To Brother John Cor
The first known batch of Scotch whisky was recorded on this day in 1495. The distilled liquor’s inaugural mention in the annals of Scottish history is accredited to a Tironensian monk named John Cor, who resided at Lindores Abbey, Fife.
The monk was a servant in King James IV court. I’d like to think he stumbled over the drink after being given the remit by his majesty to “Find something I can mix with cola that I can quaff when I’m nibbling dry roasted peanuts and pretzels.”
Of course, that would be ridiculous. The king was a Dr Pepper fan and didn’t touch cola after he saw how it cleaned a dirty penny in his royal flagon.
Before anyone thinks of using any of the information I penned above in a history test, I advise caution. I say this because a significant amount of the detail is made up.
To assist identifying the factually correct elements above there is a very simple rule of thumb. It’s all the words that aren’t made up. Does that help? …. No! …. Never mind.
In all seriousness, though, I felt it prudent to add that disclaimer to highlight earlier untruths. I do so because I’ve have numerous emails send over the year I’ve been blogging thanking me for the informative nature of my blogs. Some even comment that what they have learned from these narratives should help in their upcoming exams!
It’s probably common sense to most readers that cola drinks and Dr Pepper didn’t exist in 1495, but you’d be surprised how many take my silliness as gospel truth.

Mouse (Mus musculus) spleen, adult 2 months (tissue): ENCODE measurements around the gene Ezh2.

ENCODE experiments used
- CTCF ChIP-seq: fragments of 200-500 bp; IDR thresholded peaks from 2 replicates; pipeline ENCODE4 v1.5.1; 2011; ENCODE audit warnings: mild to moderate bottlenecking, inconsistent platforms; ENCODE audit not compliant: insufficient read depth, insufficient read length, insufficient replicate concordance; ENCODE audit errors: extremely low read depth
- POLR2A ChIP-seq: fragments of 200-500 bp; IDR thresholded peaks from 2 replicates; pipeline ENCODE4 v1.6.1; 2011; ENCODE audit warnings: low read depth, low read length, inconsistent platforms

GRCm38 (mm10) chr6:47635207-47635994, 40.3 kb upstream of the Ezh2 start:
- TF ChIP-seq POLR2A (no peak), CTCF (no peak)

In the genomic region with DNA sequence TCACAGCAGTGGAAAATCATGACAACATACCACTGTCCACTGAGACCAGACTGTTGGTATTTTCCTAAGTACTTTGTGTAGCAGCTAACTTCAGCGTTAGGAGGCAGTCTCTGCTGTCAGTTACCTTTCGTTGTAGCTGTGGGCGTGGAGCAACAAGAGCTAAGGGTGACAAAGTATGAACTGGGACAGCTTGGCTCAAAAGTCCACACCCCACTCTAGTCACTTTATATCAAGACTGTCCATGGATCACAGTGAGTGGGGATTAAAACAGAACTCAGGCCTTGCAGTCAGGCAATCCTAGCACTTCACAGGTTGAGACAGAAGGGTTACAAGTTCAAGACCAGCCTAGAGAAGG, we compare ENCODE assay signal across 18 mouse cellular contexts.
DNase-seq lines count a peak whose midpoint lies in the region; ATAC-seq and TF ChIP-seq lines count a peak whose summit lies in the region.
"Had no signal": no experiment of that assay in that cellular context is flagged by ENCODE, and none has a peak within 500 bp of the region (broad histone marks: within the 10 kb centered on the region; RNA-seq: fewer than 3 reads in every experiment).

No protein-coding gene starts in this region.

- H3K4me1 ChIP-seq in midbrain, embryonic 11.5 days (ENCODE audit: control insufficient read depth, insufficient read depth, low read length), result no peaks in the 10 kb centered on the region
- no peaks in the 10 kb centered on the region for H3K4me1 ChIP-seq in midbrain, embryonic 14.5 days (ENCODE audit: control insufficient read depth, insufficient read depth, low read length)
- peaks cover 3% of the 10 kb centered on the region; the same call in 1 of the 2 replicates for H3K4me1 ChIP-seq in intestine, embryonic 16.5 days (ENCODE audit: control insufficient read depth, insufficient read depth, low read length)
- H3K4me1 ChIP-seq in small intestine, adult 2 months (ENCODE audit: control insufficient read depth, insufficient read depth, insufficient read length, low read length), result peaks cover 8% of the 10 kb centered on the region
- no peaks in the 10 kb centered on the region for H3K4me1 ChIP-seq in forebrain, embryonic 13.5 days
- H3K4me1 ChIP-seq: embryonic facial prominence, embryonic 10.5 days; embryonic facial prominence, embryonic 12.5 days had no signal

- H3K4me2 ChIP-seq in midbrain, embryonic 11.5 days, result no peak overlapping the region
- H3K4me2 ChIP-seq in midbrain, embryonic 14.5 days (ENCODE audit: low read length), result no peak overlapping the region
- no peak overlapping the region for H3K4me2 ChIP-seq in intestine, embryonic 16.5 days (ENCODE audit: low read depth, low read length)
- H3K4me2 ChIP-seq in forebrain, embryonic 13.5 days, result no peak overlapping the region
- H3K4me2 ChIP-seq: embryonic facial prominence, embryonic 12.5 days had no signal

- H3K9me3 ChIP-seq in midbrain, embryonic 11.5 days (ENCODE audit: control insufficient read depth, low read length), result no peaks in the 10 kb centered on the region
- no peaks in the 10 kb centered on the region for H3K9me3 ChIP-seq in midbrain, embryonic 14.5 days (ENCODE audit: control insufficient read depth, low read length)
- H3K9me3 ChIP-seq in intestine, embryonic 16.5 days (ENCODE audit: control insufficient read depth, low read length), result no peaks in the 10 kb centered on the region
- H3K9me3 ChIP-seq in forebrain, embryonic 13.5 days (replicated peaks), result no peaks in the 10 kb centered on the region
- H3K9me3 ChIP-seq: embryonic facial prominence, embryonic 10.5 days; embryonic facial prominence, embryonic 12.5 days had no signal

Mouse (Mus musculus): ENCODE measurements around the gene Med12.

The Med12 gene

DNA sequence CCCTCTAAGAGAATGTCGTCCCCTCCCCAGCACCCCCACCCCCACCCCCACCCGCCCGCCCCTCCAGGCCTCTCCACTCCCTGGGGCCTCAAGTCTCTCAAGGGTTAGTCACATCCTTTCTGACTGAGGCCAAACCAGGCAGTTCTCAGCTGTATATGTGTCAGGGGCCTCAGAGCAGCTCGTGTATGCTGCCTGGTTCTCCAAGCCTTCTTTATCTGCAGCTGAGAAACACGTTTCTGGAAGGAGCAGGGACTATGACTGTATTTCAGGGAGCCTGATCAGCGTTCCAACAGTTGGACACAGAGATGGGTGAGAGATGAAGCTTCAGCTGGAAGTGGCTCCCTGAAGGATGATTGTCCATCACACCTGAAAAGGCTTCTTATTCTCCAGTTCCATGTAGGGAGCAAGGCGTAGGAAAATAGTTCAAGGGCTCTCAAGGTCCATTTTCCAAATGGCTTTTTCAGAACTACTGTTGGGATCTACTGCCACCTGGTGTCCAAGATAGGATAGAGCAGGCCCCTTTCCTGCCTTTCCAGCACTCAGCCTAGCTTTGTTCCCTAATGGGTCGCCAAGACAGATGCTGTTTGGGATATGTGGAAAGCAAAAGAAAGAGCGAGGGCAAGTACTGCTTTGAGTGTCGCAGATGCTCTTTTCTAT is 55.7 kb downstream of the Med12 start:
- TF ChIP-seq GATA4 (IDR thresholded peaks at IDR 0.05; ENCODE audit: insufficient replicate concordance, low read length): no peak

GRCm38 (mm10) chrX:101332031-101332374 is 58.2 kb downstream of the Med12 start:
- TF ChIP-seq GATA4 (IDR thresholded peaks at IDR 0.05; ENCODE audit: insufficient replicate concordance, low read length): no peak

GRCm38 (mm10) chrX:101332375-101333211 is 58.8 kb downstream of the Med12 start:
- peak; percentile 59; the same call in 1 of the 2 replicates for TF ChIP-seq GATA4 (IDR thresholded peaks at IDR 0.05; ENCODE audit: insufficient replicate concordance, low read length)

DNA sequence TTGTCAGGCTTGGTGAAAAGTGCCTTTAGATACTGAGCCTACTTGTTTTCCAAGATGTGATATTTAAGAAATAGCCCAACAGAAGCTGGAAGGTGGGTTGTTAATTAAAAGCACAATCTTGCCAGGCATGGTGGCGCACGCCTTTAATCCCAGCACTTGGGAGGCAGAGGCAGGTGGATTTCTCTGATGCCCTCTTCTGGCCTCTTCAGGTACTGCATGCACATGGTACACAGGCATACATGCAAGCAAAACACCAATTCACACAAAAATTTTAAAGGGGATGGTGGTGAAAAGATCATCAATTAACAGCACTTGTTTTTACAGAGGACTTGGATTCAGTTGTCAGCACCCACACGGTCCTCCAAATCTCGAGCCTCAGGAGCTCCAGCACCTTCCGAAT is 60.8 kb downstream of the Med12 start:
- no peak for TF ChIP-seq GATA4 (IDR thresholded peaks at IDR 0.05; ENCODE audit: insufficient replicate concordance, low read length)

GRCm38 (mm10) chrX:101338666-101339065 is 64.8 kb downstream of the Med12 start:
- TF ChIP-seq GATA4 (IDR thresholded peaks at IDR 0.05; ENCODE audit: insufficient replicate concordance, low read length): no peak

I don’t want to be responsible for a 16 year old failing their exams in the Far East (or indeed anywhere) due to them interpreting my blogs as genuine historical details.
I pen these narratives in an attempt to entertain and hopefully raise a giggle. My website isn’t a serious factual journal about the various subjects I’ve written on; there are large swathes of fiction incorporated within them.
Most people know, of course, the monologues are written with tongue very firmly planted in cheek. However, if you’re in any doubt don’t pass off any reference in my narratives of being factually correct…… At least, not without further research, or unless you’re not overly bothered about looking a fool!
Anyway, I’ve digressed away from my original subject of today being the 521st anniversary of the first recorded whisky.
When I advised someone I was going to write about whisky today, they advised me not to omit a warning of the dangers of drinking a bottle of the distilled grain before driving…… Especially if you’re a bus driver, or in charge of a horse and cart.
Although, saying that I’m pretty sure you can’t get charged for drink driving if you’re inebriated while your motion is controlled by the horse.
I think it only becomes a problem legally if the horse is drunk! But don’t put that as a test answer as the source (the book ‘Horse Brethalysing for Dummies’) is unreliable.
So next time you’re planning to journey home on Neddy after a skinful in the ‘Red Lion’ pub, it may be prudent to breathalyse the equine before setting off!
The consequences of the horse being caught over the limit, meaning incarceration in gaol with the horse being given the top bunk (with it’s inherent risks of crushing), aren’t worth it!
It just remains to be said, happy anniversary to John Cor and Scotch whisky for the positive impact you’ve had on many individuals lives over that 521 years.
Be that through your alleged ability to aid in weight loss, slow down the onset of dementia, increase heart health, eliminates blood clots, strengthen the immune system or just helping Hawick man, Bernard McMackerty, get his “husbandly rights” every Friday night.
“To Brother John Cor, by order of the King to make aqua vitae VIII bolls of malt”